WASHINGTON (AP) — An ex-White House adviser who’s supposed to testify before House impeachment investigators on Monday has asked a federal court whether he should comply with a subpoena or follow President Donald Trump’s directive against cooperating in what he dubs a “scam.”
After getting a subpoena Friday, former deputy national security adviser Charles Kupperman quickly filed a lawsuit in U.S. district court in Washington. He asked a judge to decide whether he should accede to House demands for his testimony or to assert “immunity from congressional process” as directed by Trump.
Kupperman, who provided foreign policy advice to the president, has been called to testify because the impeachment inquiry is rooted in a July 25 phone call Trump made to Ukrainian President Volodymyr Zelenskiy. During the call, Trump asked the Ukrainian leader to pursue investigations of Democratic political rival Joe Biden’s family and Ukraine’s role in the 2016 election that propelled Trump into the White House.
At the time of the call, Trump was withholding congressionally approved military aid for Ukraine. He has repeatedly said there was no quid pro quo for the Ukraine investigations he was seeking, though witness testimony has contradicted that claim.
Kupperman said he “cannot satisfy the competing demands of both the legislative and executive branches.” Without the court’s help, he said, he would have to make the decision himself — one that could “inflict grave constitutional injury” on either Congress or the presidency.
His filing says “an erroneous judgment to abide by the President’s assertion of testimonial immunity would unlawfully impede the House from carrying out one of its most important core Constitutional responsibilities” — the power of impeachment — and subject Kupperman to “potential criminal liability for contempt of Congress.”
On the other hand, “an erroneous judgment to appear and testify in obedience to the House Defendants’ subpoena would unlawfully impair the President in the exercise of his core national security responsibilities ... by revealing confidential communications” from advisers, according to the filing.
He has asked the court to expedite a decision, but unless the judge issues an opinion by Monday, Kupperman’s testimony might not occur as scheduled.
The lawsuit came as Democrats investigating the president won a victory in a separate case. A federal judge ordered the Justice Department on Friday to give the House secret grand jury testimony from special counsel Robert Mueller’s Russia investigation and affirmed the legality of the Democrats impeachment inquiry.
“To the extent the House’s role in the impeachment context is to investigate misconduct by the President and ascertain whether that conduct amounts to an impeachable offense warranting removal from office, the House performs a function somewhat akin to a grand jury,” U.S. District Judge Beryl Howell wrote.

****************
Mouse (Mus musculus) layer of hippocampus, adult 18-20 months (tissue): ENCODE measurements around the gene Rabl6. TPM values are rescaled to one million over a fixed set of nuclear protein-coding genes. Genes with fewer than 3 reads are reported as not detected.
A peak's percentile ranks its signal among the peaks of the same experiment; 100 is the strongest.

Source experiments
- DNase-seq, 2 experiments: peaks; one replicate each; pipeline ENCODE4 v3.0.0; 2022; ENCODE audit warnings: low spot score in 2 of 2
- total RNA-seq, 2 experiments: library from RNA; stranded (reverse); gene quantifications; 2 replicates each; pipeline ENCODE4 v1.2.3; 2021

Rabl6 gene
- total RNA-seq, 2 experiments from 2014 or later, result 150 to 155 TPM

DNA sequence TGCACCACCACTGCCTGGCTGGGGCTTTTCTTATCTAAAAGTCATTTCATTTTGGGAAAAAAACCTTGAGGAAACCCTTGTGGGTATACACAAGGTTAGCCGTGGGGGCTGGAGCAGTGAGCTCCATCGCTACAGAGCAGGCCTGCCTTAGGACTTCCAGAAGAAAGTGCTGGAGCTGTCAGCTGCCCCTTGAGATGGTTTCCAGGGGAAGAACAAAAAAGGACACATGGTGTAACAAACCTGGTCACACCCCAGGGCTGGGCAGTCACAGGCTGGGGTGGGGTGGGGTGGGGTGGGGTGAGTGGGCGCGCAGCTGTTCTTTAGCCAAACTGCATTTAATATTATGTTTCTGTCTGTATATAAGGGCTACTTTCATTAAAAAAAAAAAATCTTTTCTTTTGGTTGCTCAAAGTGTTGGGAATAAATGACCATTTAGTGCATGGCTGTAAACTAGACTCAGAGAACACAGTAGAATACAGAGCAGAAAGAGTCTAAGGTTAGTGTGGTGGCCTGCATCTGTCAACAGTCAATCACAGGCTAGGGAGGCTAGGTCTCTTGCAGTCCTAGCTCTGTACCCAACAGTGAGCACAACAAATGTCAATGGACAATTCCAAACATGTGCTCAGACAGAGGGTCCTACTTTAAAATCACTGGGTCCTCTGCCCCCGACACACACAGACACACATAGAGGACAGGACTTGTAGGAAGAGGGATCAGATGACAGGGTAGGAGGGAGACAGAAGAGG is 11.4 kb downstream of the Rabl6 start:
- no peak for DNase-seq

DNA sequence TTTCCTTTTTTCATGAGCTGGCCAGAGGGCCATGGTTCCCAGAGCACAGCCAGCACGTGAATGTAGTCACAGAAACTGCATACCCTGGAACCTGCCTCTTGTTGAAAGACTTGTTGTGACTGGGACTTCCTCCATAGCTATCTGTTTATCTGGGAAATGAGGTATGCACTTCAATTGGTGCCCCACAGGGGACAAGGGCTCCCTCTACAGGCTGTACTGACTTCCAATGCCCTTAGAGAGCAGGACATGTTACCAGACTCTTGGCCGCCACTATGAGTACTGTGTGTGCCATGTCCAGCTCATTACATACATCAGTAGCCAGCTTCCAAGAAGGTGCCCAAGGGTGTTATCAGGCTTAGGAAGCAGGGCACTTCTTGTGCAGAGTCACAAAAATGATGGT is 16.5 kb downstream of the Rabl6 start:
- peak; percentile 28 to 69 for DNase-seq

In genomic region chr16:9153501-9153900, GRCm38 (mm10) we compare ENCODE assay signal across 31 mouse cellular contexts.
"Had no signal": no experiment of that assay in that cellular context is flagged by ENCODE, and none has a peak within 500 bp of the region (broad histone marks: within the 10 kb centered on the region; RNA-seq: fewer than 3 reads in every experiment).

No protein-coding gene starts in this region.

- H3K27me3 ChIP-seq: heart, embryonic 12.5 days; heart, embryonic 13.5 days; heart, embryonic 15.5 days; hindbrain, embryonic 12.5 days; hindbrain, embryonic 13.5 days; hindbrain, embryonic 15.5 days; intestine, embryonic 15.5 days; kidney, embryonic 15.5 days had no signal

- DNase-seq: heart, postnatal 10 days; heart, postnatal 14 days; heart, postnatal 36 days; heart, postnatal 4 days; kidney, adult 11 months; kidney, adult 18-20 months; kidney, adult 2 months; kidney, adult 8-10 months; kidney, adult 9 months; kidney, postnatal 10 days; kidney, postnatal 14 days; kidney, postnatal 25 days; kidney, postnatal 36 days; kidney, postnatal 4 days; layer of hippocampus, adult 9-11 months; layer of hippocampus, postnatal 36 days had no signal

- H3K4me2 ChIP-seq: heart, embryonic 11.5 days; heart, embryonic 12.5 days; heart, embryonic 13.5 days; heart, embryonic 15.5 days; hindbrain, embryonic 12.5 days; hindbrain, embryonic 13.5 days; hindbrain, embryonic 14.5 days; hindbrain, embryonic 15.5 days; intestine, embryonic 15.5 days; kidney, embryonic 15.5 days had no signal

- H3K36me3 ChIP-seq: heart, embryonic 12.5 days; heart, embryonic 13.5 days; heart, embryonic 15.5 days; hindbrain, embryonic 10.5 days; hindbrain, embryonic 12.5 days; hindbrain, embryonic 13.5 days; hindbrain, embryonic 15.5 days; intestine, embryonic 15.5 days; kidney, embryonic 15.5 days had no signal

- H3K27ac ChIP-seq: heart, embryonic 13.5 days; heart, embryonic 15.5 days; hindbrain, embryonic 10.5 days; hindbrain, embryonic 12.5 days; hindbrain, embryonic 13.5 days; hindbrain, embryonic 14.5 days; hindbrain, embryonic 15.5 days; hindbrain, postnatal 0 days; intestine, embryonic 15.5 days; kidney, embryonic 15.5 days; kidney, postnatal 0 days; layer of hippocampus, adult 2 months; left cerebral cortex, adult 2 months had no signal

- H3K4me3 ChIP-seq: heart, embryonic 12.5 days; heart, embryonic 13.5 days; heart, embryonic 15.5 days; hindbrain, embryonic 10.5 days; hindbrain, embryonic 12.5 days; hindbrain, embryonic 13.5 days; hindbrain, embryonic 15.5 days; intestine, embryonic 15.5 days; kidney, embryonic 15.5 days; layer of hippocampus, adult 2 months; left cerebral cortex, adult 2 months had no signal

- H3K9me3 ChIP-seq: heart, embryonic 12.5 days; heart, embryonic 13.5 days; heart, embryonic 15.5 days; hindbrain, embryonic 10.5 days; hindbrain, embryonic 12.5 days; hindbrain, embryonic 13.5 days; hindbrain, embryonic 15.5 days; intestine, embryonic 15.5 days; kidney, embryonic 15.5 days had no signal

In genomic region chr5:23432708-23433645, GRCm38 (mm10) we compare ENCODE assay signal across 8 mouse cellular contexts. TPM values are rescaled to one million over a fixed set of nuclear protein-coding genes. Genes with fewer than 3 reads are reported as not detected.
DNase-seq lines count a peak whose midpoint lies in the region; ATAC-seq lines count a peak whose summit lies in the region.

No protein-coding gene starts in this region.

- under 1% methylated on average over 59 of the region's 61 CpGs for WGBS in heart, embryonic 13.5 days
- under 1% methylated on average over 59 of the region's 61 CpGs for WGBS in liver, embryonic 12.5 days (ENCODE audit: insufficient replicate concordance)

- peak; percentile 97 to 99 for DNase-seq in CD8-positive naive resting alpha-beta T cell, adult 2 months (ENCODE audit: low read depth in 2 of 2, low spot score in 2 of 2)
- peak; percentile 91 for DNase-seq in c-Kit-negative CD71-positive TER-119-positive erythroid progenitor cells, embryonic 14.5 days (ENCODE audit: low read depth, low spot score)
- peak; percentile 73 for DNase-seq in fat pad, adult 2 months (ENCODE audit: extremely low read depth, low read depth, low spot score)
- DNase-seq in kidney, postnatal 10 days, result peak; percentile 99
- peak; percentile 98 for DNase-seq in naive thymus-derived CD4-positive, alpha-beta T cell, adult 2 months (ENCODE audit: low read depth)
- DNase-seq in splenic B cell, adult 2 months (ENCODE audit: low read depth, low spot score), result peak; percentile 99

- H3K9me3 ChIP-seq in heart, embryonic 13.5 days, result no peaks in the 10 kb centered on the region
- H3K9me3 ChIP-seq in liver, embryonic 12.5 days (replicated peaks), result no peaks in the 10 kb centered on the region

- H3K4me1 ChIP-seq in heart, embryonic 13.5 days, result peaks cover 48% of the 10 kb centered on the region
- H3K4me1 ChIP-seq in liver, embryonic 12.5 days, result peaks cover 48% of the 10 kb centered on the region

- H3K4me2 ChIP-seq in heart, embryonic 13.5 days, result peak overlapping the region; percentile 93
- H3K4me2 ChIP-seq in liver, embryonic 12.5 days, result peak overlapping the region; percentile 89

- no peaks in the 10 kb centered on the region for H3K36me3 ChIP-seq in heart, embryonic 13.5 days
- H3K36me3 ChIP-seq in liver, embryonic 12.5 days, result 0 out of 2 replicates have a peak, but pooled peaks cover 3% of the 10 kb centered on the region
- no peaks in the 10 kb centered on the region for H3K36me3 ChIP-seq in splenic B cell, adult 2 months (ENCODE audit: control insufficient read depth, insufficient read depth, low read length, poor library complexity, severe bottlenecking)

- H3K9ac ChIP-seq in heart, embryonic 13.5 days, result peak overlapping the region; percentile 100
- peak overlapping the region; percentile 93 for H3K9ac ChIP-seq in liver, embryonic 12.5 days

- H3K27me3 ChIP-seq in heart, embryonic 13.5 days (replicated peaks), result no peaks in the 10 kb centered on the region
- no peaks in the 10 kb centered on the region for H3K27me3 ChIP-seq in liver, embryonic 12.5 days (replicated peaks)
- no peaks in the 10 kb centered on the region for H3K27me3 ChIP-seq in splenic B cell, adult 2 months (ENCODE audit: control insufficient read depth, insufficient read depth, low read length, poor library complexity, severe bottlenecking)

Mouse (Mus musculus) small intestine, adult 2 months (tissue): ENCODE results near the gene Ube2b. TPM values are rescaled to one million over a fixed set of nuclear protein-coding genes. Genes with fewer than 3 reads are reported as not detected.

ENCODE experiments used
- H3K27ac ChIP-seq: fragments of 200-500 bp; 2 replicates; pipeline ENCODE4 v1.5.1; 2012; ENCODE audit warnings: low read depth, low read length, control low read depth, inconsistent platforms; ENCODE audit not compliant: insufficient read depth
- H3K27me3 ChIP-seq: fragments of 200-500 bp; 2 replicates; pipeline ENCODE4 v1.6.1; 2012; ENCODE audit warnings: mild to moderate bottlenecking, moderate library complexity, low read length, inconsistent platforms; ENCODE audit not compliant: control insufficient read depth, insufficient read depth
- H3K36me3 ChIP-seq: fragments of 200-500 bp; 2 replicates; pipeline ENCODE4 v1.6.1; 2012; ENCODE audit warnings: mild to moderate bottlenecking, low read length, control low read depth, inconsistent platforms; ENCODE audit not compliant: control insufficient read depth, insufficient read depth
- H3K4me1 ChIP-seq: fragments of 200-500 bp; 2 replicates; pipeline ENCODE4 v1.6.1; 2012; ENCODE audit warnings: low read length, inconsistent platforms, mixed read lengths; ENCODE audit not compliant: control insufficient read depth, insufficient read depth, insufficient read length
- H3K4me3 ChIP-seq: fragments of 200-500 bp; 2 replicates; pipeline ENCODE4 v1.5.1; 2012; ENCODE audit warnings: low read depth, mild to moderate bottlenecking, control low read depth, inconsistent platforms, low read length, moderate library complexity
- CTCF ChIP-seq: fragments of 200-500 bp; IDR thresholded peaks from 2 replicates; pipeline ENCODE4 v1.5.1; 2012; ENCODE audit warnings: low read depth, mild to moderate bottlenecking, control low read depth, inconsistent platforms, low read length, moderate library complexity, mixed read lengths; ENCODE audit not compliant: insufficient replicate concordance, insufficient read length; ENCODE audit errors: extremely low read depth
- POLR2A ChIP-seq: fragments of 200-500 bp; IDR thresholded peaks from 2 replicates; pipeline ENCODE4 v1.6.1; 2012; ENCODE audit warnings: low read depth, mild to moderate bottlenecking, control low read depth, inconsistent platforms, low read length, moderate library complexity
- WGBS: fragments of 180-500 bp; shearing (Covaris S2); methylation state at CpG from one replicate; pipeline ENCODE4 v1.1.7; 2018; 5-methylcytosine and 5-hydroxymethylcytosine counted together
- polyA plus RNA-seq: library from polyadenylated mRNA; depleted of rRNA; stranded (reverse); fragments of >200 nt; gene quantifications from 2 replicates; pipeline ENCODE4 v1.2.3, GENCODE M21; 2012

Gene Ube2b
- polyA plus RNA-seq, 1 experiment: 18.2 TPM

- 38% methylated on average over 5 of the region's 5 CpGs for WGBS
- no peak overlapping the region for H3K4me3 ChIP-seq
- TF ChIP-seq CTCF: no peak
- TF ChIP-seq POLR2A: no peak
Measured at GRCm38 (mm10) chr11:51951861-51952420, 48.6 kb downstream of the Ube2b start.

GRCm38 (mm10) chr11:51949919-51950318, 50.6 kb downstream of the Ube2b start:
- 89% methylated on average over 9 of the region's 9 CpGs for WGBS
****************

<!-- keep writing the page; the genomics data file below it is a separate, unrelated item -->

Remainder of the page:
On Saturday, Trump tweeted that he’s “not concerned with the impeachment scam. I am not because I did nothing wrong.”
The Democrats’ inquiry continued at full speed Saturday with a rare weekend session. Philip Reeker, the acting assistant secretary of state for Europe, testified behind closed doors.
As was the case with other witnesses, the Trump administration directed Reeker not to testify, according to two people familiar with the situation who spoke on condition of anonymity because they were not authorized to publicly discuss the interaction. But Reeker appeared anyway after receiving his subpoena from the House, the people said.
Reeker was expected to corroborate testimony from previous witnesses who have described the Trump administration’s dealings with Ukraine, according to a person familiar with Reeker’s role in Ukraine policy. The person was not authorized to publicly discuss the testimony and spoke on condition of anonymity.
Although he is currently the top U.S. diplomat for Europe and has been since Ukraine ambassador Marie Yovanovich was recalled earlier this year, Reeker was not directly involved in debate over aid to Ukraine, which other current and former officials have said was delegated to Sondland and Volker.
Volker testified and released text messages that detailed conversations between him, Sondland and Bill Taylor, the top U.S. diplomat in Ukraine. In the messages, Taylor wrote that he thought it was “crazy” to withhold aid from Ukraine for help with a political campaign. Sondland and Taylor, who still work for the government, have already testified and detailed their concerns about the influence of Trump’s personal lawyer, Rudy Giuliani, on Ukraine. Giuliani was leading the push for the investigations.
Taylor testified that he was told the aid would be withheld until Ukraine conducted the investigations that Trump had requested.
AP Diplomatic Writer Matthew Lee and Associated Press writer Eric Tucker contributed to this report.